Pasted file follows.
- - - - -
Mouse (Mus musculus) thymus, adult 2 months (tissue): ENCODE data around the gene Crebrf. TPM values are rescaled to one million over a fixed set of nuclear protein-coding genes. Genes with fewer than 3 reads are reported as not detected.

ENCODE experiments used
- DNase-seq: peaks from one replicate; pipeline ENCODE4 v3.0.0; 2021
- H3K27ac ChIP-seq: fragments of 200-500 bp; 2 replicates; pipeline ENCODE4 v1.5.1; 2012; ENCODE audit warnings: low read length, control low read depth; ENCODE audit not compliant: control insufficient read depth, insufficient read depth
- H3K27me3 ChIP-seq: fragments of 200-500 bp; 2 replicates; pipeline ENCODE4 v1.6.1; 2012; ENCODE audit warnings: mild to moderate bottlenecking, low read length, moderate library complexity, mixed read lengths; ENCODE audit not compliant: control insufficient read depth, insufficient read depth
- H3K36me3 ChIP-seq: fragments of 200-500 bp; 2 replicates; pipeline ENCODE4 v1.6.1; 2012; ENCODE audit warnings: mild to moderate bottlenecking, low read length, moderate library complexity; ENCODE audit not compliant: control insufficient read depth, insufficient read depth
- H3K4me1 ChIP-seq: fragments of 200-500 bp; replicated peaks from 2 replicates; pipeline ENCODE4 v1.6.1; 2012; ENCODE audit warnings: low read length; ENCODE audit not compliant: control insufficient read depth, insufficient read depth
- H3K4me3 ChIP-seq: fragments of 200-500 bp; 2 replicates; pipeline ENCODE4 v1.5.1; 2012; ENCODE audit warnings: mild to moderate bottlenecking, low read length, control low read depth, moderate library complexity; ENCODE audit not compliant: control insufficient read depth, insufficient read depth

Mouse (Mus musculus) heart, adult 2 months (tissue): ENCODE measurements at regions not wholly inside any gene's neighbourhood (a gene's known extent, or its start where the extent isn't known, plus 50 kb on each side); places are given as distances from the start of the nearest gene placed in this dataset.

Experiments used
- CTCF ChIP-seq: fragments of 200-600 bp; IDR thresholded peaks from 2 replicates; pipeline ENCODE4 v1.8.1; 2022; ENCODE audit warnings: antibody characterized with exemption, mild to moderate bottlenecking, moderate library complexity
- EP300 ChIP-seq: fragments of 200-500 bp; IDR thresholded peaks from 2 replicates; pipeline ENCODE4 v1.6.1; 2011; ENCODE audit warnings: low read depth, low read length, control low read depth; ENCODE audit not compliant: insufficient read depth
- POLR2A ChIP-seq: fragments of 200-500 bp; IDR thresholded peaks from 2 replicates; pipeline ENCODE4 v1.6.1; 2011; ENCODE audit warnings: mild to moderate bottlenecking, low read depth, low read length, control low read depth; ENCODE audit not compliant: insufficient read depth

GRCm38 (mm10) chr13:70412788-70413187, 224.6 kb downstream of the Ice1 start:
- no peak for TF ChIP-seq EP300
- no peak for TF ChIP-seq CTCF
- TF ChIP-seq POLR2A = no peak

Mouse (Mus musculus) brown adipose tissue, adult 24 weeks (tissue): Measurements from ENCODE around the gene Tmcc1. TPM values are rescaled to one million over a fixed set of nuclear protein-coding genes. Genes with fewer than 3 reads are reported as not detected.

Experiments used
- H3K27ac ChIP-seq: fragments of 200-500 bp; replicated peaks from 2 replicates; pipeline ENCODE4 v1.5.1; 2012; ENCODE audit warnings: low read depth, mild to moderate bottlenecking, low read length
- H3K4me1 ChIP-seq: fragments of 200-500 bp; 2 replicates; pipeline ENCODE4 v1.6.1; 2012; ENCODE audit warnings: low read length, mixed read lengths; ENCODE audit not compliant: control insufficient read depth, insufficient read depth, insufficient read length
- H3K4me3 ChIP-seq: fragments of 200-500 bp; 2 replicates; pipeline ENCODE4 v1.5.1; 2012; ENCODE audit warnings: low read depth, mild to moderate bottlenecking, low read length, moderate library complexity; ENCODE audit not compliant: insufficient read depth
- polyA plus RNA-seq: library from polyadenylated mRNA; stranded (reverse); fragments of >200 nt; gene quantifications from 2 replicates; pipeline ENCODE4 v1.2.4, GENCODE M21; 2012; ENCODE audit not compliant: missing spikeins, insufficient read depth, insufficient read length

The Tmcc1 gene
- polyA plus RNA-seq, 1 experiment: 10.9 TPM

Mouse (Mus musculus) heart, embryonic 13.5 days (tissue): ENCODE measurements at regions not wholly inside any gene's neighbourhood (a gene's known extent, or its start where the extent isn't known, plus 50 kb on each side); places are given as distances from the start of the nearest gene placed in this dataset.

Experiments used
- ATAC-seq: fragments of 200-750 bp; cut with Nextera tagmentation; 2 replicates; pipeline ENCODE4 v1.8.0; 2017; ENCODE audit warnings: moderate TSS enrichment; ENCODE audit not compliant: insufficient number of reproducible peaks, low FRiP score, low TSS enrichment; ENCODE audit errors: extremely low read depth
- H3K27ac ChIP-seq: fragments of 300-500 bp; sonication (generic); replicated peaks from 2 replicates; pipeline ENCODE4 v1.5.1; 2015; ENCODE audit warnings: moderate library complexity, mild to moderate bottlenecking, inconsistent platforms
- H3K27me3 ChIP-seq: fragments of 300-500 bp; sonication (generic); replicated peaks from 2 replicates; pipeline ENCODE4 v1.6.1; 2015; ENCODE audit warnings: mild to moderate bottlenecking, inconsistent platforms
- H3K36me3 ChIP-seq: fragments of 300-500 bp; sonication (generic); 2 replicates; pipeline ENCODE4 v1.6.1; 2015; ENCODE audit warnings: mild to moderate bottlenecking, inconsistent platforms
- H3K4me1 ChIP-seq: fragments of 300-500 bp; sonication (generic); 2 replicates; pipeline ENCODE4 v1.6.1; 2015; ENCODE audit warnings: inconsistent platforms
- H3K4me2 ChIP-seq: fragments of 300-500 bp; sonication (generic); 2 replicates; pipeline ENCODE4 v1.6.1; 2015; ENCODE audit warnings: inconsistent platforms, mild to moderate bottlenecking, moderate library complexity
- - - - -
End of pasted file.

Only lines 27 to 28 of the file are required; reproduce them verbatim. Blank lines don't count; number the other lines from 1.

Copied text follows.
Experiments used
- ATAC-seq: fragments of 200-750 bp; cut with Nextera tagmentation; 2 replicates; pipeline ENCODE4 v1.8.0; 2017; ENCODE audit warnings: moderate TSS enrichment; ENCODE audit not compliant: insufficient number of reproducible peaks, low FRiP score, low TSS enrichment; ENCODE audit errors: extremely low read depth